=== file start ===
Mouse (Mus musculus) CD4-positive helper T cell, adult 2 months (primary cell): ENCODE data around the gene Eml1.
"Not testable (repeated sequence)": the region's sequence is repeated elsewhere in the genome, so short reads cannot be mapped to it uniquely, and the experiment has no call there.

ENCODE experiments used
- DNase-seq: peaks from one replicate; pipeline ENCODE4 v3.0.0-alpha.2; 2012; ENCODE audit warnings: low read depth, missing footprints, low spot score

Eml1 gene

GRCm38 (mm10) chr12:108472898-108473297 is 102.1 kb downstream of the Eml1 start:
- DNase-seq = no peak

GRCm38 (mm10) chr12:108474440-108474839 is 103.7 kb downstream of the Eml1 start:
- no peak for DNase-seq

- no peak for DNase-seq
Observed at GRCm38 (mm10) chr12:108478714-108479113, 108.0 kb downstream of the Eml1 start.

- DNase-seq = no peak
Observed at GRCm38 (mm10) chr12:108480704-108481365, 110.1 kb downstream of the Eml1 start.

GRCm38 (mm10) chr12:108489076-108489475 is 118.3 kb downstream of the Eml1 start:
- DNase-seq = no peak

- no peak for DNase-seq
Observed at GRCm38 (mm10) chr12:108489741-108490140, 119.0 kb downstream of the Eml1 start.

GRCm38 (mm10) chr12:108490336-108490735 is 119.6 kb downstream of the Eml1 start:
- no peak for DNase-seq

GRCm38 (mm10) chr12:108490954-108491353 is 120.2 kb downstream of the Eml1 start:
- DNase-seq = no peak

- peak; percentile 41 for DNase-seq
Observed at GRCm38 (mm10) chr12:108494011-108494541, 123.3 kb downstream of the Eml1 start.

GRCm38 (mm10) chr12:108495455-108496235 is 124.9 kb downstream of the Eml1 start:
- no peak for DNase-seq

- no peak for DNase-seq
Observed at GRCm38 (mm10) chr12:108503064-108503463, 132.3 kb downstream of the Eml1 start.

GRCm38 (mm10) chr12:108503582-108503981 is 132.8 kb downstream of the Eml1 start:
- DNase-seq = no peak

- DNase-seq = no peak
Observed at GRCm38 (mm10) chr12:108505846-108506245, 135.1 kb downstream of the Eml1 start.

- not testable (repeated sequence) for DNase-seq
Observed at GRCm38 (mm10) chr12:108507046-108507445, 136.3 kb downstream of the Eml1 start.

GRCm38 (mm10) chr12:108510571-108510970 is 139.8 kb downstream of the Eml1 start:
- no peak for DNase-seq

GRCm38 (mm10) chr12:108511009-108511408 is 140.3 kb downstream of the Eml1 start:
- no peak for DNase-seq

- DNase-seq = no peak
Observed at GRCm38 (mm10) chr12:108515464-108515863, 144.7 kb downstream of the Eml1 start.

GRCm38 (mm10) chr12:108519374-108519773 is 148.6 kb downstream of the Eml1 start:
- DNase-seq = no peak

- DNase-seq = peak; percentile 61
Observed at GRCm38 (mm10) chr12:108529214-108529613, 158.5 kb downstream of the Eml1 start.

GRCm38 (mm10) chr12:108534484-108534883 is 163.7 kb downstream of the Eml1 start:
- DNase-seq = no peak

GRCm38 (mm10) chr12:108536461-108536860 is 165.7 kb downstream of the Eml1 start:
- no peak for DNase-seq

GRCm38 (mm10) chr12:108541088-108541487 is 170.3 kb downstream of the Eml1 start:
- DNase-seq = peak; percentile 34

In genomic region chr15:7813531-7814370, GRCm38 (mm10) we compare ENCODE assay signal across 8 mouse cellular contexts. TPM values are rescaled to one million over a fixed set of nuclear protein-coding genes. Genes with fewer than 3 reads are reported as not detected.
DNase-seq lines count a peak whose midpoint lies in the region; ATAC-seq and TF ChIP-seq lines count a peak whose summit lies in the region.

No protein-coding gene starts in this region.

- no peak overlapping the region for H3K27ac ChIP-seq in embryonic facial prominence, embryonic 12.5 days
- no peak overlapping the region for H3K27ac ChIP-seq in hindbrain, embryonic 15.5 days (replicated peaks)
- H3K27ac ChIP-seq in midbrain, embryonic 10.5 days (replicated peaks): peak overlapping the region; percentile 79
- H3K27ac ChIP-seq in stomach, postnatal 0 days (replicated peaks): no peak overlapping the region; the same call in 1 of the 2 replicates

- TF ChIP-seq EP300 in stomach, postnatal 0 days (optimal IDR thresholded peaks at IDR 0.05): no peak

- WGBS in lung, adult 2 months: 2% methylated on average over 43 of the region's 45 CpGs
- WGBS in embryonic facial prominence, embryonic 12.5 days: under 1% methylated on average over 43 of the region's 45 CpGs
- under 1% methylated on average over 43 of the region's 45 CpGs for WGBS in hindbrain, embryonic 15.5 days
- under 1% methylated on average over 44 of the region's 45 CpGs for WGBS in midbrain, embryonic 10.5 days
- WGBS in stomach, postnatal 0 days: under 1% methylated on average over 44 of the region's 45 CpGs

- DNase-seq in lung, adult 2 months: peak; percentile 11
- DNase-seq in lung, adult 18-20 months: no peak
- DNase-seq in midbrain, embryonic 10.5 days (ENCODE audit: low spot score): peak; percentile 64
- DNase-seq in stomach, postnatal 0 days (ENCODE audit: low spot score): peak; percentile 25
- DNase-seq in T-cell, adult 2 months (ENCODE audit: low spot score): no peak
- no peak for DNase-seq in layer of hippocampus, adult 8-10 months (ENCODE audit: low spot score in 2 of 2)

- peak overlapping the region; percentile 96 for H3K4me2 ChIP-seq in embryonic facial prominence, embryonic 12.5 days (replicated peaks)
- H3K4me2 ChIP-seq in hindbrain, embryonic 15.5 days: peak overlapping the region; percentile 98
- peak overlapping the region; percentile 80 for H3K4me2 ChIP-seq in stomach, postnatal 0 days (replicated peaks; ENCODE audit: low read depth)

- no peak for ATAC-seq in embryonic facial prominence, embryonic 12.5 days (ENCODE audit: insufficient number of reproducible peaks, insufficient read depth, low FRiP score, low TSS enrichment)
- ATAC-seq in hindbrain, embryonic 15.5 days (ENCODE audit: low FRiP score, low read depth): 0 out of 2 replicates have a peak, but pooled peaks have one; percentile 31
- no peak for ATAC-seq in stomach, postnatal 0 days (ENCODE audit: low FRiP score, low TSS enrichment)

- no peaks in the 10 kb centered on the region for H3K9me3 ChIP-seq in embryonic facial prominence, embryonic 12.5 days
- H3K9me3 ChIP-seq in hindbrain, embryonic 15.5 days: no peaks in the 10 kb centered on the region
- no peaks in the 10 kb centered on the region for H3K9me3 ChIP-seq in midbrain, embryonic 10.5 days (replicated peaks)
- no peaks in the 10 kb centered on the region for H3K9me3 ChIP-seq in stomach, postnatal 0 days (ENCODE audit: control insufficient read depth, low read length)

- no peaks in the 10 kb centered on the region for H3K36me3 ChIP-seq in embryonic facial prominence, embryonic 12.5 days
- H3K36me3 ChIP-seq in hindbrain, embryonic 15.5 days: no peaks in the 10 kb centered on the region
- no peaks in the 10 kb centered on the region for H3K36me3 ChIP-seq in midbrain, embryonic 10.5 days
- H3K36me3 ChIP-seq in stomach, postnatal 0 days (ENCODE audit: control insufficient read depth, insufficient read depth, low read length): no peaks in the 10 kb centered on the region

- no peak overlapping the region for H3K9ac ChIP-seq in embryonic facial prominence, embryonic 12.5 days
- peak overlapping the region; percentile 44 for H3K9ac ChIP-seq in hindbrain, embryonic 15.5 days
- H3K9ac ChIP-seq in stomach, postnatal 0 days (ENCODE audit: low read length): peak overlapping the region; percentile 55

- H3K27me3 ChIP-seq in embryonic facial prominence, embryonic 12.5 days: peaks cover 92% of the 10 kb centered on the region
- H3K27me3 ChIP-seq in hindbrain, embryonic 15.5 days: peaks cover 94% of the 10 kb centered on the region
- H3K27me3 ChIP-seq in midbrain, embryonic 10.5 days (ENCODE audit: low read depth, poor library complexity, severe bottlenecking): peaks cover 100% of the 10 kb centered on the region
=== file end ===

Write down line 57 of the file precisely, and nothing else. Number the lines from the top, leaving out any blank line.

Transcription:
- TF ChIP-seq EP300 in stomach, postnatal 0 days (optimal IDR thresholded peaks at IDR 0.05): no peak